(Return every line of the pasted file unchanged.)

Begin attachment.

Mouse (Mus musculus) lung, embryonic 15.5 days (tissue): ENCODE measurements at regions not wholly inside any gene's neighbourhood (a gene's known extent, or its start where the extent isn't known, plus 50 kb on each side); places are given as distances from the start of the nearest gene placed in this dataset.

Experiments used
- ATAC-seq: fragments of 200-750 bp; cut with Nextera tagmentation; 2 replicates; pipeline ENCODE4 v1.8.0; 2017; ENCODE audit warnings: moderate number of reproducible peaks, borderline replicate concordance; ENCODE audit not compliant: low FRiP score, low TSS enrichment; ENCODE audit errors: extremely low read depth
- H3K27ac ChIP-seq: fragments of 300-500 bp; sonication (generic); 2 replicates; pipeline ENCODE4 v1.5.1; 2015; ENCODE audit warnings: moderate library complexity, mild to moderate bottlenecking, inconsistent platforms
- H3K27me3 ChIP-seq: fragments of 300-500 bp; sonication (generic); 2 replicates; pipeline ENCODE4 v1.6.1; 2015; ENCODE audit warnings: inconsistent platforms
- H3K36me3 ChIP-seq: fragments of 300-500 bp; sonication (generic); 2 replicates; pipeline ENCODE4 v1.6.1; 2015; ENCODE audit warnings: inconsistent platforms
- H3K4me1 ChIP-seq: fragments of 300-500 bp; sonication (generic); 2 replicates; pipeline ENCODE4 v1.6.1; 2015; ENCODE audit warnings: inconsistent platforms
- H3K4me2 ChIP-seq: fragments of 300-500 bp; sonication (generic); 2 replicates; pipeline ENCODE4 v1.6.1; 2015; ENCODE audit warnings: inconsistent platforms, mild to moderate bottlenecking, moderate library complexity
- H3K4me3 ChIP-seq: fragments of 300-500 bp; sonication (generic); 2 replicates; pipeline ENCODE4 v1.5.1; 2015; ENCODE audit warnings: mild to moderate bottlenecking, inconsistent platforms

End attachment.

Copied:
Mouse (Mus musculus) lung, embryonic 15.5 days (tissue): ENCODE measurements at regions not wholly inside any gene's neighbourhood (a gene's known extent, or its start where the extent isn't known, plus 50 kb on each side); places are given as distances from the start of the nearest gene placed in this dataset.

Experiments used
- ATAC-seq: fragments of 200-750 bp; cut with Nextera tagmentation; 2 replicates; pipeline ENCODE4 v1.8.0; 2017; ENCODE audit warnings: moderate number of reproducible peaks, borderline replicate concordance; ENCODE audit not compliant: low FRiP score, low TSS enrichment; ENCODE audit errors: extremely low read depth
- H3K27ac ChIP-seq: fragments of 300-500 bp; sonication (generic); 2 replicates; pipeline ENCODE4 v1.5.1; 2015; ENCODE audit warnings: moderate library complexity, mild to moderate bottlenecking, inconsistent platforms
- H3K27me3 ChIP-seq: fragments of 300-500 bp; sonication (generic); 2 replicates; pipeline ENCODE4 v1.6.1; 2015; ENCODE audit warnings: inconsistent platforms
- H3K36me3 ChIP-seq: fragments of 300-500 bp; sonication (generic); 2 replicates; pipeline ENCODE4 v1.6.1; 2015; ENCODE audit warnings: inconsistent platforms
- H3K4me1 ChIP-seq: fragments of 300-500 bp; sonication (generic); 2 replicates; pipeline ENCODE4 v1.6.1; 2015; ENCODE audit warnings: inconsistent platforms
- H3K4me2 ChIP-seq: fragments of 300-500 bp; sonication (generic); 2 replicates; pipeline ENCODE4 v1.6.1; 2015; ENCODE audit warnings: inconsistent platforms, mild to moderate bottlenecking, moderate library complexity
- H3K4me3 ChIP-seq: fragments of 300-500 bp; sonication (generic); 2 replicates; pipeline ENCODE4 v1.5.1; 2015; ENCODE audit warnings: mild to moderate bottlenecking, inconsistent platforms